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priam

4.0.1 • Public • Published

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priam

A simple Cassandra driver for NodeJS. It wraps the cassandra-driver modules with additional error/retry handling, external .cql file support, connection option resolution from an external source, and query composition, among other improvements.

The driver uses cassandra-driver over a binary-protocol connection. If a Thrift connection is desired, please use the latest 1.X release and simply specify the helenus driver option in config.

Priam is designed to be used as a single instance in order to preserve the connection pools. As an example, in an Express application, priam should be initialized at server startup and attached to the request object so that your controllers can access it.

Priam is actively developed and used by Go Daddy Website Builder to provide a high-availability and high-performance hosting platform based on the Cassandra database.

Example Usage

Check the example folder for a more complete example. Start by running: npm start followed by curl http://localhost:8080/ or curl http://localhost:8080/stream=true.

Using Known Connection Information

const path = require('path');
const db = require('priam')({
  config: {
    /* See https://docs.datastax.com/en/developer/nodejs-driver/4.3/api/type.ClientOptions/
 
       for full list of config options 
    */
    cqlVersion: '3.0.0', /* optional, defaults to '3.1.0' */
    socketOptions: {  /* optional, defaults as below */
      connectTimeout: 5000 /* optional, defaults to 4000 */
    },
    pooling: {  /* optional */
      coreConnectionsPerHost: {
        local: 2,
        remote: 1
      }
    },
    consistencyLevel: 'one', /* optional, defaults to one. Will throw if not a valid Cassandra consistency level*/
    numRetries: 3, /* optional, defaults to 0. Retries occur on connection failures. Deprecated, use retryOptions instead. */
    retryDelay: 100, /* optional, defaults to 100ms. Used on consistency fallback retry */
    retryOptions: { retries: 0 }, /* optional. See https://www.npmjs.com/package/retry for options */
    enableConsistencyFailover: true, /* optional, defaults to true */
    coerceDataStaxTypes: false, /* optional, defaults to true */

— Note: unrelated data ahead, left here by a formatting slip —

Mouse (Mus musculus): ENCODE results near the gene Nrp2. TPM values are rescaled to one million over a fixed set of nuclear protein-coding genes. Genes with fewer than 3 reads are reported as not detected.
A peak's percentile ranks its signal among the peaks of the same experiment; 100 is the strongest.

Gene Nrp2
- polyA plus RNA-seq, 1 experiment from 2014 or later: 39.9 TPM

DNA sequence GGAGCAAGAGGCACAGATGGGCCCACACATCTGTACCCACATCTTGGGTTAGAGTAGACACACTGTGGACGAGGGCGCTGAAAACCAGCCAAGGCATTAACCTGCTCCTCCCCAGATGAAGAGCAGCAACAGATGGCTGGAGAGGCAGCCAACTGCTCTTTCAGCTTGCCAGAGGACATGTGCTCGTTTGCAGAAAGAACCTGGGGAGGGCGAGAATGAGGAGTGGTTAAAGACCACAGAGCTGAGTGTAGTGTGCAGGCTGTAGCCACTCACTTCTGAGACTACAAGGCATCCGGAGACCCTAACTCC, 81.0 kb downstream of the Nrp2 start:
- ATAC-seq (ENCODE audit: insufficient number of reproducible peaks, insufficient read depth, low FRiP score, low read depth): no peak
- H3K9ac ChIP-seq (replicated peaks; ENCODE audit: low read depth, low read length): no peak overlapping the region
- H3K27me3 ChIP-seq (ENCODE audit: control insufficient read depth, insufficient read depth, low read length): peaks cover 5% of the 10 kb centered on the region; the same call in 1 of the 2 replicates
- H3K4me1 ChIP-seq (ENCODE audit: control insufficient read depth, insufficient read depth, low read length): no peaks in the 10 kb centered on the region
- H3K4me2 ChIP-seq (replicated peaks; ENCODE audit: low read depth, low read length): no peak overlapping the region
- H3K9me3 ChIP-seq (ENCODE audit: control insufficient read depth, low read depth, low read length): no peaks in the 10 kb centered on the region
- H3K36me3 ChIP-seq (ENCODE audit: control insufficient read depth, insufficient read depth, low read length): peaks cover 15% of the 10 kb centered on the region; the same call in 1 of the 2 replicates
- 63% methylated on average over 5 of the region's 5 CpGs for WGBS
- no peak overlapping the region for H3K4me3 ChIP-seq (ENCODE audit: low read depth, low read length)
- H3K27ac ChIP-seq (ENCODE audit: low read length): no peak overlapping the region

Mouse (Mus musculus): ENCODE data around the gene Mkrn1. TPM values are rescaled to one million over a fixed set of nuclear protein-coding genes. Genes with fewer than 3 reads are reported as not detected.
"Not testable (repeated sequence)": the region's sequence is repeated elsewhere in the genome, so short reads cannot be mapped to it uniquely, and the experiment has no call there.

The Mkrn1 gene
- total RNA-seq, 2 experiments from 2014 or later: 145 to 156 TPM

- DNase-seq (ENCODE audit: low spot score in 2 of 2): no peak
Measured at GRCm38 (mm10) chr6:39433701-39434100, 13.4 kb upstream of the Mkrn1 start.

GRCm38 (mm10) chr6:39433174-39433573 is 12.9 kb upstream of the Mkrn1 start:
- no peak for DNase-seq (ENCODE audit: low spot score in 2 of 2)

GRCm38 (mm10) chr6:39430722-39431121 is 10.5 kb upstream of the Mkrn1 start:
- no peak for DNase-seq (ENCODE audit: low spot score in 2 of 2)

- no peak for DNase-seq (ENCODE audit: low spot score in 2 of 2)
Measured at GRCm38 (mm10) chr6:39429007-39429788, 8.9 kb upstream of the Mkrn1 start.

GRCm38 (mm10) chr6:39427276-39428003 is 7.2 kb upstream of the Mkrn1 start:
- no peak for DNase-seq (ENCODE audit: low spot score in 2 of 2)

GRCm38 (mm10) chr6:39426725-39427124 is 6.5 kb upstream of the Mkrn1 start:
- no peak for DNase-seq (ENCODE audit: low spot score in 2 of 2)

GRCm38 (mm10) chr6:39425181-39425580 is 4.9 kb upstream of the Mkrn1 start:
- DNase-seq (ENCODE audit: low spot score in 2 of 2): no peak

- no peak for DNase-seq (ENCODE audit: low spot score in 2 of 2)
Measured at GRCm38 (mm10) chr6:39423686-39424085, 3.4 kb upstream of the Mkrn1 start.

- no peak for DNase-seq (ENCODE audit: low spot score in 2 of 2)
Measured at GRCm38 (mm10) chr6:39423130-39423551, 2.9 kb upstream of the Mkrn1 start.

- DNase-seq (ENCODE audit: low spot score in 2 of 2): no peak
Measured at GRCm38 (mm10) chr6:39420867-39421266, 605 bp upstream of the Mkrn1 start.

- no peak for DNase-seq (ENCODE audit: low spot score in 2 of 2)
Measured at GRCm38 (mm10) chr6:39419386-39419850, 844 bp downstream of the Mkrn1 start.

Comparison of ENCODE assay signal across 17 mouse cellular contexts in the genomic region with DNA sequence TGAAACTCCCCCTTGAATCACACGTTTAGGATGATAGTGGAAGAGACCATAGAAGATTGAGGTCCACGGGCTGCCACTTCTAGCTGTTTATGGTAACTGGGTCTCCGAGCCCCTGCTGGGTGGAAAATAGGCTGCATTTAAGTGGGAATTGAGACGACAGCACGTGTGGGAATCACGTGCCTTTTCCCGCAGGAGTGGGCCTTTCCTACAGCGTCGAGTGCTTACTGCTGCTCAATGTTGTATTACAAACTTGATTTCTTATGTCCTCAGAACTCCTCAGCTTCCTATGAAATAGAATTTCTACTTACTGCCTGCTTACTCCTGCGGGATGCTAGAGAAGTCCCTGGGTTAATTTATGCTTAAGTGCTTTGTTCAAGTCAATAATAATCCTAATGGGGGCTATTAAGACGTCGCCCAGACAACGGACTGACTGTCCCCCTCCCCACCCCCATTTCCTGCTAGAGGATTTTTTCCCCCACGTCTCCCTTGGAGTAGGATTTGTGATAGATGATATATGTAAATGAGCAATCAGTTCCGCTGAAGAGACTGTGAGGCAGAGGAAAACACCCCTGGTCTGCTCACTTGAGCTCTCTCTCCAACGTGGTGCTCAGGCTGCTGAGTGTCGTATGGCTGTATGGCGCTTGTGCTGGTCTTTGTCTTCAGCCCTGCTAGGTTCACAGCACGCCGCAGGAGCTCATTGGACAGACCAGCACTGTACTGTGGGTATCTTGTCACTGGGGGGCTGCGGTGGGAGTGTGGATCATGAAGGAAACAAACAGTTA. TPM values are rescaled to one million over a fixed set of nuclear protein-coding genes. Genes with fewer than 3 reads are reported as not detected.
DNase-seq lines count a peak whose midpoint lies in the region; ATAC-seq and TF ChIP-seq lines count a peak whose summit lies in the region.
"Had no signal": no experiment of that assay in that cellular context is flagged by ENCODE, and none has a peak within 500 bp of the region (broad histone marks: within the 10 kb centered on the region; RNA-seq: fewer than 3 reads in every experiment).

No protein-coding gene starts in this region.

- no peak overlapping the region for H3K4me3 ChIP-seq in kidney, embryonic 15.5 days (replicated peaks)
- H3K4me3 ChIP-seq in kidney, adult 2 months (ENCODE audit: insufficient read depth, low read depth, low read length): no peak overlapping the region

queryDirectory: path.join(__dirname, 'path/to/your/cql/files'), /* optional, required to use #namedQuery() */
    credentials: {
      username: '<your_username>',
      password: '<your_password>'
    },
    keyspace: '<your_keyspace>', /* Default keyspace. Can be overwritten via options passed into #cql(), etc. */
    contactPoints: [ /* Ports are optional */
      '123.456.789.010:9042',
      '123.456.789.011:9042',
      '123.456.789.012:9042',
      '123.456.789.013:9042'
    ],
    localDataCenter: 'some_dc' /* required; used for selecting preferred nodes during load balancing */ 
  }
});

Executing CQL

The driver provides the #cql() method for executing CQL statements against Cassandra. It provides the following arguments:

  • cql: The CQL statement to execute. Parameters should be replaced with ? characters

  • dataParams: The parameters array. Should match the order of ? characters in the cql parameter

  • options: Optional. Additional options for the CQL call. See Query Options for the list of supported properties.

  • callback(err, data) or stream: Optional. See Query Return Options below.

dataParams will be normalized as necessary in order to be passed to Cassandra. In addition to primitives (Number/String), the driver supports JSON objects, Array and Buffer types. Object and Array types will be stringified prior to being sent to Cassandra, whereas Buffer types will be encoded.

hinted parameters are supported. Instead of the driver inferring the data type, it can be explicitly specified by using a specially formatted object. Similar to consistencies, data types are exposed via the <instance>.dataType object.